The bastion was built by the
Venetian architect Giovanni San Micheli between 1550-1559. With its
triangular design it is one of the good examples of military architecture.
In its vaulted
chambers there are chimneys for gunpowder smoke to escape and for ventilation to
take place. On its walls there are niches for gunpowder barrels and cannon
balls. When commander Martinengo, the popular commander of the Venetian
reinforcement troops to Cyprus, dies on the way, he is brought to Cyprus and his
name is given to this bastion.
The Martinengo Bastion is one
of the finest examples of military architecture in Mediterranean lands. With its
immense size, covering more than one square mile, and even today, in modern
warfare, would make a superb defence point for the town. It is comparable with
the French forts built just before the first World War at Verdun.
What prompted the Venetians to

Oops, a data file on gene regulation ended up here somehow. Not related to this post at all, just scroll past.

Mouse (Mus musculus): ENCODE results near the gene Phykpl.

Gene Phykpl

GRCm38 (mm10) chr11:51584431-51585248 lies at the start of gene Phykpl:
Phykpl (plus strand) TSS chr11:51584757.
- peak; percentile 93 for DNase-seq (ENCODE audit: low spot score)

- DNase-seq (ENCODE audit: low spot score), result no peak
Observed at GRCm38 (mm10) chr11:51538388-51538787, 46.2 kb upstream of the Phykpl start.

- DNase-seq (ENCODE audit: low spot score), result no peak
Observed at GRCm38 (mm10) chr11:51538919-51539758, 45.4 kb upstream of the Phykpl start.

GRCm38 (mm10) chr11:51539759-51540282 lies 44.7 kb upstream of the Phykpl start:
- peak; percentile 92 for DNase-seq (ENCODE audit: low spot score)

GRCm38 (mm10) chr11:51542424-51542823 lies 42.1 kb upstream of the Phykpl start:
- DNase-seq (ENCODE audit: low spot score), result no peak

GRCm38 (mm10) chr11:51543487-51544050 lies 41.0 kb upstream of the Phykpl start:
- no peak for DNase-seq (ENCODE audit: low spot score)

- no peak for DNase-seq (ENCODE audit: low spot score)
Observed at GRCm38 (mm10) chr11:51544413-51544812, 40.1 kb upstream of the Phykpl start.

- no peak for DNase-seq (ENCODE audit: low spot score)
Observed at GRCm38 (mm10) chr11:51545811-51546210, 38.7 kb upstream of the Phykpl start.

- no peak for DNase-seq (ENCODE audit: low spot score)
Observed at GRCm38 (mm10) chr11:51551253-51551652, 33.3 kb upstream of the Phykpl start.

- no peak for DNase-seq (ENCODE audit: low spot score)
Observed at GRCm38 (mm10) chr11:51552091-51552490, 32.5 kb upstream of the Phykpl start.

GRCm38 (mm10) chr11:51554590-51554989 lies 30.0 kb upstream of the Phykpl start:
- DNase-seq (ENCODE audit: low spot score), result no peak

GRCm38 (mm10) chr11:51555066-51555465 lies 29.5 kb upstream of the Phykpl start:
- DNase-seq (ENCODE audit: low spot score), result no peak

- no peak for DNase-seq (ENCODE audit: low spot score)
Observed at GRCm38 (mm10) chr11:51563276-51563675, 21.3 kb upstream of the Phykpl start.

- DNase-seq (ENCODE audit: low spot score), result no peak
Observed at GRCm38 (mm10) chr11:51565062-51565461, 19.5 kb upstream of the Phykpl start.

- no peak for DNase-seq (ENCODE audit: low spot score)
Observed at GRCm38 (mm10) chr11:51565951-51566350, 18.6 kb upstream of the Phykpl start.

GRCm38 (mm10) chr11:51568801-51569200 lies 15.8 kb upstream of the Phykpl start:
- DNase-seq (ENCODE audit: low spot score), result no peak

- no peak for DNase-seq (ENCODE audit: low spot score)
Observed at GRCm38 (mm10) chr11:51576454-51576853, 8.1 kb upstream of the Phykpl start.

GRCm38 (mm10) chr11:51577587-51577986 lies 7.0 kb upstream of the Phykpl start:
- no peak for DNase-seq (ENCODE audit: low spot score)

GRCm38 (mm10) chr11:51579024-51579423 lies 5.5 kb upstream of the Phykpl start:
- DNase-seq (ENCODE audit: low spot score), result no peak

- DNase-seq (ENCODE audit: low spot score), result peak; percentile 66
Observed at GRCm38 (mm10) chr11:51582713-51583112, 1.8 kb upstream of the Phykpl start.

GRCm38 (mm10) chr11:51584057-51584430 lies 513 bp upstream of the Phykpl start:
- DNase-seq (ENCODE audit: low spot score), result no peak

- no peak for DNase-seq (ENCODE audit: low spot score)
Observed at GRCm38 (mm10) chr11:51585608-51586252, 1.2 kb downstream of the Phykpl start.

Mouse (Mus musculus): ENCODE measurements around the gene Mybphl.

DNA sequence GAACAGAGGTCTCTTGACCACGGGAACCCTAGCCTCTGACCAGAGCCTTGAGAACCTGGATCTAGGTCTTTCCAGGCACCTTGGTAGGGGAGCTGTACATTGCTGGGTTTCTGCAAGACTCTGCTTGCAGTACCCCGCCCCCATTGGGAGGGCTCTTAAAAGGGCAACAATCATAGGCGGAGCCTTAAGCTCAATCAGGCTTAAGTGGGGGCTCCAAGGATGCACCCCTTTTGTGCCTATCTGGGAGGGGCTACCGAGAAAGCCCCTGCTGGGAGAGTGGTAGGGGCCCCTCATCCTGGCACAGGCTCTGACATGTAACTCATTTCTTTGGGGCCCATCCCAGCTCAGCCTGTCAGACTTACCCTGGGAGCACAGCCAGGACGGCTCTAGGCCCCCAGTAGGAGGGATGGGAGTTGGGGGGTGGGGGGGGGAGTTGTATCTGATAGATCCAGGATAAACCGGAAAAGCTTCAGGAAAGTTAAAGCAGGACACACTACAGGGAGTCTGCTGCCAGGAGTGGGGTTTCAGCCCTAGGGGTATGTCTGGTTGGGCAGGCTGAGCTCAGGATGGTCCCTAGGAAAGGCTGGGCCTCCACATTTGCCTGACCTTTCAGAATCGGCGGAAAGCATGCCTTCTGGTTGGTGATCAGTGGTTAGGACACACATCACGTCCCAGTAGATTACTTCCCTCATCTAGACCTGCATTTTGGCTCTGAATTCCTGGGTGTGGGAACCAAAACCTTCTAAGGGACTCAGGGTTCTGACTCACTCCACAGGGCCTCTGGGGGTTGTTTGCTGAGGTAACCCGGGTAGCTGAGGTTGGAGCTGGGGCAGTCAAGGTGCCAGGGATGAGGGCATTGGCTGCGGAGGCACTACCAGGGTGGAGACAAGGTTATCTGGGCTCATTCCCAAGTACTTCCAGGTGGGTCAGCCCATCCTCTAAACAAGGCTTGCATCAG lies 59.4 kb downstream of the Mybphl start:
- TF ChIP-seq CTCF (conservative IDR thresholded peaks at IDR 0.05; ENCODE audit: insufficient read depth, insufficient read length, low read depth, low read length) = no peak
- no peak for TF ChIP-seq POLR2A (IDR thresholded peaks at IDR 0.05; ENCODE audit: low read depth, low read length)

build such a huge fort here? Perhaps they feared an army landing on the beach
outside the harbour and attacking inland. The Italian architect who built this
fort, San Micheli, did not complete the job until I 559. He knew how vulnerable
angular corners to a bastion would be, but by way of compensation he constructed
two cannon flankers on either side of the triangular fort. With two on the other
side, the moat was covered with a field of fire. The flanker gunports are the
largest along the entire walls for here the biggest guns were installed.
Undoubtedly, the most
impressive view of the Martinengo Bastion is from the moat, but if you want to
explore the top, then it is bit of a walk back to the inside of the town where
the approach must be made. From the top there are passageways leading down to
the gun flankers and around you will see many vent holes to allow the smoke from
below to escape.
of the Martinengo Bastion
The maximum thickness of the
walls is 20 feet (6 m.), and all built of stone masonry, in contrast to the
modern forts of reinforced concrete. The sketch plan of the entire fort is shown
in figure here and what a valuable gift it would have been to the Ottoman
commander in I 570, but to his military credit he decided not to attack strong
points like this. In fact this was the general policy of Ottoman Turks in the
field, not to attack these highly fortified bastions, but to lead an attack on
the weak in-between areas along the walls.